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Environmental fate & pathways

Hydrolysis

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Description of key information

In accordance with REACH Annex VIII Column 2, hydrolysis studies are not necessary for substances that are readily biodegradable.  Since isophthalic acid has been shown to be readily biodegradable (Point 5.2.1), a study of its hydrolysis is not required.  

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Additional information

Since isophthalic acid has been shown to be readily biodegradable (Point 5.2.1), a study of its hydrolysis is not required. Under environmental conditions, hydrolysis is unlikely to make a significant contribution to the dissipation of isophthalic acid (or its salts), compared to the rate of its removal by biodegradation.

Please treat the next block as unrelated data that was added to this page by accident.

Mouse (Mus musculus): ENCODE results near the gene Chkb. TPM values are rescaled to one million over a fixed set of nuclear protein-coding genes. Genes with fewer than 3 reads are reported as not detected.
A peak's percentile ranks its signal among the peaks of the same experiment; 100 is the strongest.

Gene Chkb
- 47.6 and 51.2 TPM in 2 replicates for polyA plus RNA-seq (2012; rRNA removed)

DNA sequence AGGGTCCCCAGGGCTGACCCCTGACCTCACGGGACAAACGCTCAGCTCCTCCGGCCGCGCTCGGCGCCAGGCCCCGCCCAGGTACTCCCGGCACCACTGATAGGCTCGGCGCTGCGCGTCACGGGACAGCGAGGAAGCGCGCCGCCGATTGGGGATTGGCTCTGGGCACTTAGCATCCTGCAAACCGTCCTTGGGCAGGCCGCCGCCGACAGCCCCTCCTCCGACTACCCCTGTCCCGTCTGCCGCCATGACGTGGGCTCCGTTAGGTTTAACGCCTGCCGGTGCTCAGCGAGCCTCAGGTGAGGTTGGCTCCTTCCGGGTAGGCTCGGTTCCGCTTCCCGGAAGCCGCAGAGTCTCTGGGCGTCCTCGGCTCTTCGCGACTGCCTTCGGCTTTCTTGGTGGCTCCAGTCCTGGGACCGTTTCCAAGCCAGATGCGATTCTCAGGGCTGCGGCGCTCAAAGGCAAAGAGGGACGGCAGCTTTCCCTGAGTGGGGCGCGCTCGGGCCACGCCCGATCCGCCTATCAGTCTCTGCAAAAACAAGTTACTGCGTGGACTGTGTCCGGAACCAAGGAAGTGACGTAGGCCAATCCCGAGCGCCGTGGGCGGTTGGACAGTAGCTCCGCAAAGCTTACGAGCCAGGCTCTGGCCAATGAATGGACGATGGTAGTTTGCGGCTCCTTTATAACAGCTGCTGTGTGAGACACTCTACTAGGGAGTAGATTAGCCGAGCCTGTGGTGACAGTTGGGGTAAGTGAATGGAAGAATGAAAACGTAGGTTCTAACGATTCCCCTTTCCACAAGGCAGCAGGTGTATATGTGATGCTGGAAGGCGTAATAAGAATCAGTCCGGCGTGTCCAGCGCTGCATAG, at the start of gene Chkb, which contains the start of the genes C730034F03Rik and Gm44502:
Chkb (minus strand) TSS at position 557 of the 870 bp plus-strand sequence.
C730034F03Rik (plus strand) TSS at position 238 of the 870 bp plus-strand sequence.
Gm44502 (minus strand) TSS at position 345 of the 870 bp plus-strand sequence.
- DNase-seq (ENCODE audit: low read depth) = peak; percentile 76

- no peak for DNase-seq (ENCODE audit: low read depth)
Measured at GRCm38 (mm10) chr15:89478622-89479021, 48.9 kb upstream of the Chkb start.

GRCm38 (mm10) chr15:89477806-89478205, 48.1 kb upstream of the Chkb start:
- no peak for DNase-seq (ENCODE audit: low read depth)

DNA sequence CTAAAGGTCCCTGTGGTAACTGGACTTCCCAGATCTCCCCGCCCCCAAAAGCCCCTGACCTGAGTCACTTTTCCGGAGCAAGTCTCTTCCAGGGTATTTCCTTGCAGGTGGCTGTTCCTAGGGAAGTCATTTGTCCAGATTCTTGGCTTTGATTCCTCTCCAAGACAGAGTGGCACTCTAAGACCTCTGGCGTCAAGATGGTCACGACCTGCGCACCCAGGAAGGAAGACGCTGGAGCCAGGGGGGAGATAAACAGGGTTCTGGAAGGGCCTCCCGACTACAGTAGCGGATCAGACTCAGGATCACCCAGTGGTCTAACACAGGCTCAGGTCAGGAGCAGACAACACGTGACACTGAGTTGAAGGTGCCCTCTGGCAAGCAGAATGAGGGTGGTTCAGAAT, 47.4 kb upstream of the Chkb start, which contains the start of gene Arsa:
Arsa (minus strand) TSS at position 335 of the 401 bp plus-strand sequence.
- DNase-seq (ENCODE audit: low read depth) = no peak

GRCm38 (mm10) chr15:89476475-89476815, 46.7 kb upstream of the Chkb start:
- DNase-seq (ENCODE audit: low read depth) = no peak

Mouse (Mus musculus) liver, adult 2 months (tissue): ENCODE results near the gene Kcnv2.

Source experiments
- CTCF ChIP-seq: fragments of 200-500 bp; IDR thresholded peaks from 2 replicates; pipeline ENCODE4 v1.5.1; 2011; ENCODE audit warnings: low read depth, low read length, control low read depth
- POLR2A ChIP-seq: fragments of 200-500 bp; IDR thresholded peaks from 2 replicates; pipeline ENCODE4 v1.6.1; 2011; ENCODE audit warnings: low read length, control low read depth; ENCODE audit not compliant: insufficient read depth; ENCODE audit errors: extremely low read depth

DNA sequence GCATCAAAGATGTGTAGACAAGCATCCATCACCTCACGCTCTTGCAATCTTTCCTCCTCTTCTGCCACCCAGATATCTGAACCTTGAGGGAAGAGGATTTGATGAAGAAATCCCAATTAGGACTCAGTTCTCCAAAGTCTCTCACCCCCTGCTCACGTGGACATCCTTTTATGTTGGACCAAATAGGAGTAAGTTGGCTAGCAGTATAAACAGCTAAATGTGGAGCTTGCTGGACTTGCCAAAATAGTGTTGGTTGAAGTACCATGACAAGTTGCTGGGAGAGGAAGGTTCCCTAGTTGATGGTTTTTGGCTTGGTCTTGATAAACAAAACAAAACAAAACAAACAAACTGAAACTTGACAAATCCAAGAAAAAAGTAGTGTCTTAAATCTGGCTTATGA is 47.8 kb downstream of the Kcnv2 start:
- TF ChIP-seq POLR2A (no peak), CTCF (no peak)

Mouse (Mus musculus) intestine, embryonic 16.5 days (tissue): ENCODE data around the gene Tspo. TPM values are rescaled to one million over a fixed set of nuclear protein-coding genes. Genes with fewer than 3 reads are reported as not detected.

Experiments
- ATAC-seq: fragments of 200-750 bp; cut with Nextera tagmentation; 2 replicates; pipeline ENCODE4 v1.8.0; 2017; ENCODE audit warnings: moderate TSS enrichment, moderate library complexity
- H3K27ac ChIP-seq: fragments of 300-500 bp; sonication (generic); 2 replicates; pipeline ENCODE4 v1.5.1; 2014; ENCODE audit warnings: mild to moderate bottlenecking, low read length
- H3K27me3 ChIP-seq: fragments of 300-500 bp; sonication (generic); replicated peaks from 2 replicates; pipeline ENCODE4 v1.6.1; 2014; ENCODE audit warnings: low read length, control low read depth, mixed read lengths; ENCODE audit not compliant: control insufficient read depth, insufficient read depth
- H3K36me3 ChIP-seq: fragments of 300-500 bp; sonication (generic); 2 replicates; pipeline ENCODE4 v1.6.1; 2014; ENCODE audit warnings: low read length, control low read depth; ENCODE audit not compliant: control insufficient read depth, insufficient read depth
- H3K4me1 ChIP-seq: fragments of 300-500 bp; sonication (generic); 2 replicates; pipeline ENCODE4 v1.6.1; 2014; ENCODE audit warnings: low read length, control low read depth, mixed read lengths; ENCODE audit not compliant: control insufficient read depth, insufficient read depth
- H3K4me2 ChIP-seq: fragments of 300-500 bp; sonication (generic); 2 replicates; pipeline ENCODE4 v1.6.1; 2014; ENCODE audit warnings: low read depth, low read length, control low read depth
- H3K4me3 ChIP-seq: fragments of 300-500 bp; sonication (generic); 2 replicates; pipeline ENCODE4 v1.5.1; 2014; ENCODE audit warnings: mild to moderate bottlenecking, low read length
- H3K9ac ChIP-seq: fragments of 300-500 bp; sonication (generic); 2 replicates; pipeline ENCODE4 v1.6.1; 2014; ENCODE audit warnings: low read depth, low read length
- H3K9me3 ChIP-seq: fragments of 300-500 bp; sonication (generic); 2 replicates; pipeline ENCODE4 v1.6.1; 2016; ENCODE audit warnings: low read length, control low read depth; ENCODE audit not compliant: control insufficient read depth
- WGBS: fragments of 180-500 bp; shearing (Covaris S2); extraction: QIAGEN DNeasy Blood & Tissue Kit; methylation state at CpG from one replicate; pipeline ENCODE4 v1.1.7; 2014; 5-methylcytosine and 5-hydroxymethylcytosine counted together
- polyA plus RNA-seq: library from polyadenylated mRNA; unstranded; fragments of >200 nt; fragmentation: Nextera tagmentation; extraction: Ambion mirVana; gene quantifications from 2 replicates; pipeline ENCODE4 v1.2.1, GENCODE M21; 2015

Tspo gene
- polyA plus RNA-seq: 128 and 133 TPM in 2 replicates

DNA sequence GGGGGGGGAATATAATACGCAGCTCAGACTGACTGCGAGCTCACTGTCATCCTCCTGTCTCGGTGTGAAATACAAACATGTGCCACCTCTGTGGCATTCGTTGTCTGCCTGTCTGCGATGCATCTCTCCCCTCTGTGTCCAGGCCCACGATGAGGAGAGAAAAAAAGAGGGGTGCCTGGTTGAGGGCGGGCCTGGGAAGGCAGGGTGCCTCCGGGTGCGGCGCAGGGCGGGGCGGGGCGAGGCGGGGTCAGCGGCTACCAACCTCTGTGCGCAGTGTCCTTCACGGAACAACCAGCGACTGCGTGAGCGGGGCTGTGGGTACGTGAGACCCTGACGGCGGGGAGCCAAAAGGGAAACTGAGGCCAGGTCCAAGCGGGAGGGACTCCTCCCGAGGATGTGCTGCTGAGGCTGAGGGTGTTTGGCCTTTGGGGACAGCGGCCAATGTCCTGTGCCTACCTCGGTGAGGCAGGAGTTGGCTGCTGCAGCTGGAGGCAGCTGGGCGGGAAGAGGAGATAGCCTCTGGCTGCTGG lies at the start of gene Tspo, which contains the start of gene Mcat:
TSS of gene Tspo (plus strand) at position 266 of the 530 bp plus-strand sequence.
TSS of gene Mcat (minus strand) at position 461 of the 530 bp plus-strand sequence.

This is confirmed by the analytical data from a study of the effect of isophthalic acid on the growth of the unicellular aquatic alga Desmodesmus subspicatus (Knacker et al., 1993c): the initial measured exposure concentrations of 67.9, 298 and 1023 mg IPA-equiv/L were reduced by - on average - 17% over the course of the static, 96 -hour incubation. These data (DT50 > 4 days) provide evidence that IPA is not prone to rapid hydrolysis in the aquatic environment. Ready biodegradability test data, on the other hand, show > 60% mineralisation (CO2 production) within 5 to 7 days when IPA was dosed at 10 and 20 mg/L (Lebertz, 1991).

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